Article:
New York state statute currently requires every commercial business that provides its customers with shopping carts with seats for children to equip and maintain not less than 25% of its carts with child restraints.29 Shopping cart child-restraint legislation was introduced in Massachusetts30 and Minnesota31 in 1999 but was not enacted. State laws such as these would be strengthened by incorporation of an effective performance standard for shopping cart child-restraint systems and stability. Although state laws have the potential to promote shopping cart safety for children, without an effective shopping cart–performance standard, the existing New York law and the other bills that have been introduced will not be sufficient to prevent shopping cart–related injuries to children. No federal legislation regarding shopping cart safety has been introduced to date.
Recommendations from the AAP regarding prevention of shopping cart–related injuries are included in the accompanying policy statement.32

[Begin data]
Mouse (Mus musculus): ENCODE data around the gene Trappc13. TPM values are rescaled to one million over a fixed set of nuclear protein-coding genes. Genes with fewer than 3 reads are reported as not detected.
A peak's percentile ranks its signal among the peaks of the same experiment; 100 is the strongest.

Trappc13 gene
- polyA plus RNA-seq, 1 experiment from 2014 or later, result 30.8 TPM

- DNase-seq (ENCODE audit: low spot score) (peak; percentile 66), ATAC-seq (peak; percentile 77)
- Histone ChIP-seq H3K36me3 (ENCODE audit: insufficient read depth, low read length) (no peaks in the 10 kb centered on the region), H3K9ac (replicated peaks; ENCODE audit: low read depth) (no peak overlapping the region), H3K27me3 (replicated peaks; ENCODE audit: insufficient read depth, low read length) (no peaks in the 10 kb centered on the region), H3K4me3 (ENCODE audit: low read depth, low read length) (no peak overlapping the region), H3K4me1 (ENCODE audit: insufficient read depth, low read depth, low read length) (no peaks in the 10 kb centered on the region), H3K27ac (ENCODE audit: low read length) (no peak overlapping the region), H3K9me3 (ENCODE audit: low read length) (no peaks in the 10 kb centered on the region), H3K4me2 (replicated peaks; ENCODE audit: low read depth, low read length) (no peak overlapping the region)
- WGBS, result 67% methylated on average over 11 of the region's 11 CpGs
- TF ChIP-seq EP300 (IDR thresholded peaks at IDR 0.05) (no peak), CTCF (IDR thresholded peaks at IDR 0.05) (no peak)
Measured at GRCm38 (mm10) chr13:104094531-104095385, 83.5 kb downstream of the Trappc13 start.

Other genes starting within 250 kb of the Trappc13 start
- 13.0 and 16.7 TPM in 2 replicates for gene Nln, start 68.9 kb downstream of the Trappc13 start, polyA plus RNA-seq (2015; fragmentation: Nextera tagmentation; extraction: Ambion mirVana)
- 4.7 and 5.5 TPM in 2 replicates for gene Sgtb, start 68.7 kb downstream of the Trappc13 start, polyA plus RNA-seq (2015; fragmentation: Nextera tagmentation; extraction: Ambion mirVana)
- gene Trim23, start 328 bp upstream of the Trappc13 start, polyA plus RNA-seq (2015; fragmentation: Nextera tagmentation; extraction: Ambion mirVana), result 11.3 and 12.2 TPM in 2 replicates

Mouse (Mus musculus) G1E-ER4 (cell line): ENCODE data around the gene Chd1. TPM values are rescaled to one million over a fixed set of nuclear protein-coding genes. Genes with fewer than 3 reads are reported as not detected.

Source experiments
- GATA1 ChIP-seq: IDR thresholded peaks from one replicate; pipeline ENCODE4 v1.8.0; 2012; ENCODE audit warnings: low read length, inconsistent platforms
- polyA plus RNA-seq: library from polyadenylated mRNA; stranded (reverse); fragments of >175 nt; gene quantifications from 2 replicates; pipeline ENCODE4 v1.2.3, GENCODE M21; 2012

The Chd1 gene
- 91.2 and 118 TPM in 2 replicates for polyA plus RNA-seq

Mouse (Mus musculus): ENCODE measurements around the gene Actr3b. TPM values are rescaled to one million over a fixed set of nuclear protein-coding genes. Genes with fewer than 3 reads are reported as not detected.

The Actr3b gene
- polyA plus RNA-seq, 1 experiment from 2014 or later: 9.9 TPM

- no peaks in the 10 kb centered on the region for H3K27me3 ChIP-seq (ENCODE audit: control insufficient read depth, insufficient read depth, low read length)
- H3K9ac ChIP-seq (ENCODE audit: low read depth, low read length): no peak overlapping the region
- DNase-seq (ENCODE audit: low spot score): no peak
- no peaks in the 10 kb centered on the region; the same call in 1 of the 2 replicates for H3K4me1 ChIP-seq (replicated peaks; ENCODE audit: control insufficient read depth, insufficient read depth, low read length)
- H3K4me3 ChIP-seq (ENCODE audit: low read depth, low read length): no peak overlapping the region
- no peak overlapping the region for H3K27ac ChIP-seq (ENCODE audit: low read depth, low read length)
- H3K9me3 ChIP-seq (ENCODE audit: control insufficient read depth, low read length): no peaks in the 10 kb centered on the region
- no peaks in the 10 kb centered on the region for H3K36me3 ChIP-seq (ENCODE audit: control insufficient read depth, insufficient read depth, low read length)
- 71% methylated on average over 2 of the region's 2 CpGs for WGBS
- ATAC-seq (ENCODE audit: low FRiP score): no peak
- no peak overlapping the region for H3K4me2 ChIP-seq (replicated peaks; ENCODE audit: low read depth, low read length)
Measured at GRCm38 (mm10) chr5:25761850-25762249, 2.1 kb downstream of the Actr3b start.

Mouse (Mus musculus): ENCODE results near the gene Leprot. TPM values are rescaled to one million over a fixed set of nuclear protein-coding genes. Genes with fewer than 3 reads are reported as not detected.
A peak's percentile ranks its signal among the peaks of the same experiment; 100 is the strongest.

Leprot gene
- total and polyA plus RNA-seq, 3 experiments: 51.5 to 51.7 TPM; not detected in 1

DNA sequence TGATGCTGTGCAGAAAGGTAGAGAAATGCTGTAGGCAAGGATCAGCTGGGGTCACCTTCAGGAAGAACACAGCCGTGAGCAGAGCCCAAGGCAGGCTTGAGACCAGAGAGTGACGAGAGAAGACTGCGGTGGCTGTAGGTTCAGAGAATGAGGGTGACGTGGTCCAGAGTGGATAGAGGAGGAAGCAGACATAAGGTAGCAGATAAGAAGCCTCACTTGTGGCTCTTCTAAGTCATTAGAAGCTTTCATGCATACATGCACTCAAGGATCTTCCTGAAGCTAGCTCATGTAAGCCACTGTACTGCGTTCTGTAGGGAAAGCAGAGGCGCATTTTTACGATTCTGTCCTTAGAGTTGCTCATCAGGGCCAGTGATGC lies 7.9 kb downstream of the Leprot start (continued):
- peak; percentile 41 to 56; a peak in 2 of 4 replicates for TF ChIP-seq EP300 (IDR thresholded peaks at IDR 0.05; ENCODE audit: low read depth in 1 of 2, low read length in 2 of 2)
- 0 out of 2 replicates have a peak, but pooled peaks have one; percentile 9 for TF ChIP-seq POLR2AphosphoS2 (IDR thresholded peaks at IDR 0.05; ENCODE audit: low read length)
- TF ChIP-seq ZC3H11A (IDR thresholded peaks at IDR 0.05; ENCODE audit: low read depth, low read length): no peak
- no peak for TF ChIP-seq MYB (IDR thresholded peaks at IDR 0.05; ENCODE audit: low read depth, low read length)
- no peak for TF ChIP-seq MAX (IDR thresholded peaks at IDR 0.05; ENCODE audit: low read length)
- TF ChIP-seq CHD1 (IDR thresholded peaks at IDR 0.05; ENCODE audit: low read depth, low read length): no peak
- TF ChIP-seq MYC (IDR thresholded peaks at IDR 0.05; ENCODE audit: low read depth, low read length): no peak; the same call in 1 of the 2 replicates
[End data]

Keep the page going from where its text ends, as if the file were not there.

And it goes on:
Committee on Injury, Violence, and Poison Prevention, 2004–2005
Gary A. Smith, MD, DrPH, Chairperson
Carl R. Baum, MD
M. Denise Dowd, MD, MPH
Dennis R. Durbin, MD, MSCE
H. Garry Gardner, MD
Robert D. Sege, MD, MPH
Jeffrey C. Weiss, MD
Joseph L. Wright, MD, MPH
Ruth A. Brenner, MD, MPH
National Institute of Child Health and Human Development
Stephanie Bryn, MPH
Health Resources and Services Administration/ Maternal and Child Health Bureau
Julie Gilchrist, MD
Centers for Disease Control and Prevention
Alexander (Sandy) Sinclair
National Highway Traffic Safety Administration
Deborah Tinsworth, MS
US Consumer Product Safety Commission
Lynne J. Warda, MD
Canadian Paediatric Society
Rebecca Levin-Goodman, MPH
All technical reports from the American Academy of Pediatrics automatically expire 5 years after publication unless reaffirmed, revised, or retired at or before that time.
The guidance in this report does not indicate an exclusive course of treatment or serve as a standard of medical care. Variations, taking into account individual circumstances, may be appropriate.
An AAP Parent Page accompanying this Technical Report can be found online at: www.pediatrics.org/cgi/ doi/10.1542/peds.2006-1217